May Pik Yu Chan –

University of Pennsylvania, 3401-C Walnut Street, Suite 300, C Wing, Philadelphia, PA, 19104, United States

Jianjing Kuang

Popular version of 4aMU6 – Ultrasound tongue imaging of vowel spaces across pitches in singing
Presented at the 186 ASA Meeting
Read the abstract at

–The research described in this Acoustics Lay Language Paper may not have yet been peer reviewed–

Singing isn’t just for the stage – everyone enjoys finding their voices in songs, regardless of whether they are performing in an auditorium or merely humming in the shower. Singing well is more than just hitting the right notes, it’s also about using your voice as an instrument effectively. One technique that professional opera singers master is to change how they pronounce their vowels based on the pitch they are singing. But why do singers change their vowels? Is it only to sound more beautiful, or is it necessary to hit these higher notes?

We explore this question by studying what non-professional singers do – if it is necessary to change the vowels to reach higher notes, then non-professional singers will also do the same at higher notes. The participants were asked to sing various English vowels across their pitch range, much like a vocal warm-up exercise. These vowels included [i] (like “beat”), [ɛ] (like “bet”), [æ] (like “bat”), [ɑ] (like “bot”), and [u] (like “boot”). Since vowels are made by different tongue gestures, we used ultrasound imaging to capture images of the participants’ tongue positions as they sang. This allowed us to see how the tongue moved across different pitches and vowels.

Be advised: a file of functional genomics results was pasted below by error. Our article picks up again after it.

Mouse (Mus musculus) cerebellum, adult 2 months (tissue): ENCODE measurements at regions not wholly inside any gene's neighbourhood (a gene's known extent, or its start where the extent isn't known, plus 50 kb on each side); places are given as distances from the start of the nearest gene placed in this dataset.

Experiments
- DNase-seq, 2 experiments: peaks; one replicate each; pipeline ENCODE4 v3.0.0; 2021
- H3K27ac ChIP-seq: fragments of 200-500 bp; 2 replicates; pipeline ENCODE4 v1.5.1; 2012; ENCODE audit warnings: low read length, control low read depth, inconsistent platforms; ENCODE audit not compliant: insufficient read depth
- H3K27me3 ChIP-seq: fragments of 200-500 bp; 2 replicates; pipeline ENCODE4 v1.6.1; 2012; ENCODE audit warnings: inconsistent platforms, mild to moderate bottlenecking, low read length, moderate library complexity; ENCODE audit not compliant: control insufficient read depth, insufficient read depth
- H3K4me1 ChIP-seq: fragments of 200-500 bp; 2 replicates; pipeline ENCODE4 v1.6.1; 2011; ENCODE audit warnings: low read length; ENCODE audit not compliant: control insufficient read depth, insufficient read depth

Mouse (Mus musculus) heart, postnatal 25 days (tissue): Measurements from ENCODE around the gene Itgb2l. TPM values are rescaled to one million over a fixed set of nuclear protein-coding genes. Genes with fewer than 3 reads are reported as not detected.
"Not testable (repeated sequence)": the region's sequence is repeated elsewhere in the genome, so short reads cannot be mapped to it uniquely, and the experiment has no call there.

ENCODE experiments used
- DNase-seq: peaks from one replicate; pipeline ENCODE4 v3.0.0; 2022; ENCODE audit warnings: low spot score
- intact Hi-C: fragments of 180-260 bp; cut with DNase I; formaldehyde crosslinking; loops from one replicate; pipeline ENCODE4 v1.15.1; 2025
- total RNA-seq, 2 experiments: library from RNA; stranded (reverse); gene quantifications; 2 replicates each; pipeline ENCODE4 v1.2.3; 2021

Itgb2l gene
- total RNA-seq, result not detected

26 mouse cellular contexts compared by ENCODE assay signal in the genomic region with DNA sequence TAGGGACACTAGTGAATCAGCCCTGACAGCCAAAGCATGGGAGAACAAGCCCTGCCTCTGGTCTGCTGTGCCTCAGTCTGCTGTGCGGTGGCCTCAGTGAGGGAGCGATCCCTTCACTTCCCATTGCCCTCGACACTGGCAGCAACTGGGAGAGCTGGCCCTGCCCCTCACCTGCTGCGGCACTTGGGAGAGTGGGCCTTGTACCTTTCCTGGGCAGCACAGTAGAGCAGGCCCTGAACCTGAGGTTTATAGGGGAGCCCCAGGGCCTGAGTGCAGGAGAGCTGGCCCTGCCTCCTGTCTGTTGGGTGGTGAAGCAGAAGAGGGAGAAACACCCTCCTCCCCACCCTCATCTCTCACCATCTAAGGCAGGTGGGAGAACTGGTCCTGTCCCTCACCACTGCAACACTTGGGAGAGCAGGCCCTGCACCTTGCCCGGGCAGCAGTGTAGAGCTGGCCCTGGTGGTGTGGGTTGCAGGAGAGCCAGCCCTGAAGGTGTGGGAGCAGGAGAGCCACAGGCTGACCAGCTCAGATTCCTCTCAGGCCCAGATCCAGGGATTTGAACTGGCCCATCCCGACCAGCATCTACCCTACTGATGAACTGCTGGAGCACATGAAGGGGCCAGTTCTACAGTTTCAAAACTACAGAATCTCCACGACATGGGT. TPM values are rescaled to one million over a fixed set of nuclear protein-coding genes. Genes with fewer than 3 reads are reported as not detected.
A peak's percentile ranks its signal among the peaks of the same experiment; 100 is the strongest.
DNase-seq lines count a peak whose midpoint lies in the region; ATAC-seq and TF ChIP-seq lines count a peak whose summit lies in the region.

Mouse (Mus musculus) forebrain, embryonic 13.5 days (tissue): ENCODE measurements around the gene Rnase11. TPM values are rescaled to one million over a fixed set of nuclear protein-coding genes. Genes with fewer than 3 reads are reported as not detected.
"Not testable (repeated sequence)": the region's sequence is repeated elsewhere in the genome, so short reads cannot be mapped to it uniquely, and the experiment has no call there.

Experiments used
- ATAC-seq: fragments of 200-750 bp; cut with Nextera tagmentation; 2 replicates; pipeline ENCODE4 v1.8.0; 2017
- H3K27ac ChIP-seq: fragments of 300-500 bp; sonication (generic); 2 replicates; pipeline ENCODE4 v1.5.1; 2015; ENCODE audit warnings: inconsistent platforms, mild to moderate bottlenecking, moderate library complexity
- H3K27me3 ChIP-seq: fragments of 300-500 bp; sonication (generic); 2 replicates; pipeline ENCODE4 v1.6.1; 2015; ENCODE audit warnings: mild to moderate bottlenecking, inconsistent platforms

We found that participants who managed to sing more pitches did indeed adjust their tongue shapes when reaching high notes. Even when isolating the participants who said they have never sung in choir or acapella group contexts, the trend still stands. Those who are able to sing at higher pitches try to adjust their vowels at higher pitches. In contrast, participants who cannot sing a wide pitch range generally do not change their vowels based on pitch.

We then compared this to pilot data from an operatic soprano, who showed gradual adjustments in tongue positions across her whole pitch range, effectively neutralising the differences between vowels at her highest pitches. In other words, all the vowels at her highest pitches sounded very similar to each other.

Overall, these findings suggest that maybe changing our mouth shape and tongue position is necessary when singing high pitches. The way singers modify their vowels could be an essential part of achieving a well-balanced, efficient voice, especially for hitting high notes. By better understanding how vowels and pitch interact with each other, this research opens the door to further studies on how singers use their vocal instruments and what are the keys to effective voice production. Together, this research offers insights into not only our appreciation for the art of singing, but also into the complex mechanisms of human vocal production.


Video 1: Example of sung vowels at relatively lower pitches.
Video 2: Example of sung vowels at relatively higher pitches.
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